The inhabitants believe that these animals are absolutely deaf; certainly they do not overhear a person walking close behind them. I was always amused when overtaking one of these great monsters, as it was quietly pacing along, to see how suddenly, the instant I passed, it would draw in its head and legs, and uttering a deep hiss fall to the ground with a heavy sound, as if struck dead. I frequently got on their backs, and then giving a few raps on the hinder part of their shells, they would rise up and walk away;—but I found it very difficult to keep my balance. The flesh of this animal is largely employed, both fresh and salted; and a beautifully clear oil is prepared from the fat. When a tortoise is caught, the man makes a slit in the skin near its tail, so as to see inside its body, whether the fat under the dorsal plate is thick. If it is not, the animal is liberated; and it is said to recover soon from this strange operation. In order to secure the tortoises, it is not sufficient to turn them like turtle, for they are often able to get on their legs again.
There can be little doubt that this tortoise is an aboriginal inhabitant of the Galapagos; for it is found on all, or nearly all, the islands, even on some of the smaller ones where there is no water; had it been an imported species this would hardly have been the case in a group which has been so little frequented. Moreover, the old Bucaniers found this tortoise in greater numbers even than at present: Wood and Rogers also, in 1708, say that it is the opinion of the Spaniards that it is found nowhere else in this quarter of the world. It is now widely distributed; but it may be questioned whether it is in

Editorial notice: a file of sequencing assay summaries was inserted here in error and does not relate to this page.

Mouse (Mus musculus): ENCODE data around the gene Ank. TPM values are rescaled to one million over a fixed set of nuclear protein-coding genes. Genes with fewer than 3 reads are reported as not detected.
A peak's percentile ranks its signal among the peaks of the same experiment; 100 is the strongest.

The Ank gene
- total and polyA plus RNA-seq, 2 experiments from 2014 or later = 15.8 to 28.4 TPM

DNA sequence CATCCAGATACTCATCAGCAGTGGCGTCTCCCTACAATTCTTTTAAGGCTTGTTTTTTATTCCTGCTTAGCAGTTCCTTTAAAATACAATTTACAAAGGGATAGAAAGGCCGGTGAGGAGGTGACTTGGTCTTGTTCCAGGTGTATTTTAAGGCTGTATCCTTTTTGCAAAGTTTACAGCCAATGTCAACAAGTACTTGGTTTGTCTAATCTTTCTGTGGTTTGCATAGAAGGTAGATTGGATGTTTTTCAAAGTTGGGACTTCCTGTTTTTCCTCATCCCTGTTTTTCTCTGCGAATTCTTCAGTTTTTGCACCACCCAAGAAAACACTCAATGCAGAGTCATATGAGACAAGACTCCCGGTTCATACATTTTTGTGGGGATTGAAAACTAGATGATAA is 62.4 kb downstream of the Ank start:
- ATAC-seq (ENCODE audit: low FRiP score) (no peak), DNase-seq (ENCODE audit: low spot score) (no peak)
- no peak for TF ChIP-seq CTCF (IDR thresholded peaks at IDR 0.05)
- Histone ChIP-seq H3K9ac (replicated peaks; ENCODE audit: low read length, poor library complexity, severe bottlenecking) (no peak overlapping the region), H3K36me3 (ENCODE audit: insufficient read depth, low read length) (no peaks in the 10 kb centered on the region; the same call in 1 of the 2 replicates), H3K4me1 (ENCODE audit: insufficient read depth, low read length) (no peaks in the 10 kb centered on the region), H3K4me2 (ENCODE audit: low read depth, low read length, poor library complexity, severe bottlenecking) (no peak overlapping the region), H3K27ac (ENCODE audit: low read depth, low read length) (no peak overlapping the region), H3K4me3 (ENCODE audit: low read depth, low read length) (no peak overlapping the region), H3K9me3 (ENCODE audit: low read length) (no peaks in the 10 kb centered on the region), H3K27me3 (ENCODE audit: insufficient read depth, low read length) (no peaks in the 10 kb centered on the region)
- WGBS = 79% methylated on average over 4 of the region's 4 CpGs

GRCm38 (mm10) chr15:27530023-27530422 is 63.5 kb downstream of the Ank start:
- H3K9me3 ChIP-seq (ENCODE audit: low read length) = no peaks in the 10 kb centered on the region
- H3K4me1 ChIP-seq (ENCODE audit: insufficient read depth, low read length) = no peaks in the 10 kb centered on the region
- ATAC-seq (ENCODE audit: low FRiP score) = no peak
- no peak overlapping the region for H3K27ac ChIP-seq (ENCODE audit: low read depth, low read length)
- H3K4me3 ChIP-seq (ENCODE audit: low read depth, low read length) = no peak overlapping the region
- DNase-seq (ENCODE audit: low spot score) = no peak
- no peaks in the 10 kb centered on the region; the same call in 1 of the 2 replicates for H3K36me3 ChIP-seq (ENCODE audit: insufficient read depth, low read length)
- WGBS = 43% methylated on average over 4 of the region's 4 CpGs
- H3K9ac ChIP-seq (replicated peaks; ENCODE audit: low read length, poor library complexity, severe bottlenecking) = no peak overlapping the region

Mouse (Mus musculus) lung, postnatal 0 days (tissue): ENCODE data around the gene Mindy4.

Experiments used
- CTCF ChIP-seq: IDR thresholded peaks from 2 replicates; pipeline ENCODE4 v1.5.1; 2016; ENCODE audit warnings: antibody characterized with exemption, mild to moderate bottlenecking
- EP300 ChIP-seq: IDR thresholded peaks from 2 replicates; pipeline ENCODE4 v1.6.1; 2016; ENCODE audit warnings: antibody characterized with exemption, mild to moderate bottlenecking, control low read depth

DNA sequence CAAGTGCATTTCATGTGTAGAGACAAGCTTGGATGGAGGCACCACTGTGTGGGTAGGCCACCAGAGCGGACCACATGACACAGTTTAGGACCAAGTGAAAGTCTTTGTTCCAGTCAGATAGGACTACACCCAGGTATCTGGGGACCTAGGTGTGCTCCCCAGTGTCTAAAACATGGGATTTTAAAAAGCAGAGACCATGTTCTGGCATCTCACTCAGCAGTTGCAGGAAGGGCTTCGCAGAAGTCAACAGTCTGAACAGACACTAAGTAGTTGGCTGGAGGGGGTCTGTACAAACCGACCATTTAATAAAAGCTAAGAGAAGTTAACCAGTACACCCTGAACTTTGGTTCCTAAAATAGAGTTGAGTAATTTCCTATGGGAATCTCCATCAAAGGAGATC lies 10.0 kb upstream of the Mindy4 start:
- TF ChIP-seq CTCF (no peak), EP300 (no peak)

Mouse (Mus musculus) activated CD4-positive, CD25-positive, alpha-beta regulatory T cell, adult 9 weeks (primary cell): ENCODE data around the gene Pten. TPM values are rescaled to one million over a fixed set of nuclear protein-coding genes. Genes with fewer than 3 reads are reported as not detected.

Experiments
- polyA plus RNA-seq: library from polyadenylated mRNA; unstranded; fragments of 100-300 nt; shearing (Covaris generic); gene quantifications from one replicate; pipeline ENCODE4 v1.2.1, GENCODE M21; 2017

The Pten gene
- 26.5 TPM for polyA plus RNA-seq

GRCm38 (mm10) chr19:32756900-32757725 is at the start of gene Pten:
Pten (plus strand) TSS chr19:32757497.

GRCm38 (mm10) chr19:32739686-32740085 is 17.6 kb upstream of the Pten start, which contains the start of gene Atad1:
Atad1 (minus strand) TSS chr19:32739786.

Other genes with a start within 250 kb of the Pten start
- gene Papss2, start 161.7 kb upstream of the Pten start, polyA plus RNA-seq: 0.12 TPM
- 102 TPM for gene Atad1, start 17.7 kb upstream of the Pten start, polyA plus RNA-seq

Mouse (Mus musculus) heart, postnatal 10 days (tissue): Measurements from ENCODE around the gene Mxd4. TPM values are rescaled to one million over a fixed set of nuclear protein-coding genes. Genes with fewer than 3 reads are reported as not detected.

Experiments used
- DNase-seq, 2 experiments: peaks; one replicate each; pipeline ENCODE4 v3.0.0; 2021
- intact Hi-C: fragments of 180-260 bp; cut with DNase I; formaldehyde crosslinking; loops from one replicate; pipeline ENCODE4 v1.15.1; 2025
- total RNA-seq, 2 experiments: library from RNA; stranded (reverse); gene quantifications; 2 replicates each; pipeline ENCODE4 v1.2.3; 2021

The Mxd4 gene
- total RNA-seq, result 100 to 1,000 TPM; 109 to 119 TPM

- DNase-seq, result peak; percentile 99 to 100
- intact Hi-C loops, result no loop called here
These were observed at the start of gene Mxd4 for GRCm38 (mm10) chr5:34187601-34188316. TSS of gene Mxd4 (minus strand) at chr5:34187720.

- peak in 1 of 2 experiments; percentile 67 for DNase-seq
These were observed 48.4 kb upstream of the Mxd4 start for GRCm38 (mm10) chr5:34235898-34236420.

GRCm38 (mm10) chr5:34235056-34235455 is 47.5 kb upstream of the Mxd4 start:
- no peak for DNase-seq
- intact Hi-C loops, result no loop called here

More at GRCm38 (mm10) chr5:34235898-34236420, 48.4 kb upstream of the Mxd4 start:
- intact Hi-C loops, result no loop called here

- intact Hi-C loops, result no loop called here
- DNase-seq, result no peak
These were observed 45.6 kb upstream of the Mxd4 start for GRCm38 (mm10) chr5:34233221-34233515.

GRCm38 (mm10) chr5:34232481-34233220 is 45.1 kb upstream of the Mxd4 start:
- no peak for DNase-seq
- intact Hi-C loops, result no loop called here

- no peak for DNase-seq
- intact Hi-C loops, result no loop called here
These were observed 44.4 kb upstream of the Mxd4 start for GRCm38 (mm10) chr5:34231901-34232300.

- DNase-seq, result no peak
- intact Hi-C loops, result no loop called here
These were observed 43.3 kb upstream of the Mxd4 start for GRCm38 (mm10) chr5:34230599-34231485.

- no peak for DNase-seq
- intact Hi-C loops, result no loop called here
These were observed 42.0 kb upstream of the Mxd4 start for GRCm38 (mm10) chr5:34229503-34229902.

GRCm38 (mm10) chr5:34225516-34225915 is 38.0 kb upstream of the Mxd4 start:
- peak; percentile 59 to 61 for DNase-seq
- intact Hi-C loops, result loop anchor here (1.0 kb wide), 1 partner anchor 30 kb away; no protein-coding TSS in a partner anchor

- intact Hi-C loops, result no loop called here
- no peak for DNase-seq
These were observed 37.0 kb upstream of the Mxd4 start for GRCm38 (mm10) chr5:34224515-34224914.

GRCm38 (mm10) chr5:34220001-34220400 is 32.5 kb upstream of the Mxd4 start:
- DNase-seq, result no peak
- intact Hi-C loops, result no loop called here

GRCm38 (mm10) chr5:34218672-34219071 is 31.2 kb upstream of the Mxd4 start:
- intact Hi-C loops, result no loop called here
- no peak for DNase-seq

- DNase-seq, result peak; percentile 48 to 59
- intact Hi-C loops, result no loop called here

any other place an aboriginal. The bones of a tortoise at Mauritius, associated with those of the extinct Dodo, have generally been considered as belonging to this tortoise; if this had been so, undoubtedly it must have been there indigenous; but M. Bibron informs me that he believes that it was distinct, as the species now living there certainly is.
The Amblyrhynchus, a remarkable genus of lizards, is confined to this archipelago; there are two species, resembling each other in general form, one being terrestrial and the other aquatic. This latter species (A. cristatus) was first characterised by Mr. Bell, who well foresaw, from its short, broad head, and strong claws of equal length, that its habits of life would turn out very peculiar, and different from those of its nearest ally, the Iguana. It is extremely common on all the islands throughout the group, and lives exclusively on the rocky sea-beaches, being never found, at least I never saw one, even ten yards in-shore. It is a hideous-looking creature, of a dirty black colour, stupid, and sluggish in its movements. The usual length of a full-grown one is about a yard, but there are some even four feet long; a large one weighed twenty pounds: on the island of Albemarle they seem to grow to a greater size than elsewhere. Their tails are flattened sideways, and all four feet partially webbed. They are occasionally seen some hundred yards from the shore, swimming about; and Captain Collnett, in his Voyage says, "They go to sea in herds a-fishing, and sun themselves on the rocks; and may be called alligators in miniature." It must not, however, be supposed that they live on fish. When in the water this lizard swims with perfect ease and quickness, by a serpentine movement of
its body and flattened tail—the legs being motionless and closely collapsed on its sides. A seaman on board sank one, with a heavy weight attached to it, thinking thus to kill it directly; but when, an hour afterwards, he drew up the line, it was quite active. Their limbs and strong claws are admirably adapted for crawling over the rugged and fissured masses of lava which everywhere form the coast. In such situations a group of six or seven of these hideous reptiles may oftentimes be seen on the black rocks, a few feet above the surf, basking in the sun with outstretched legs.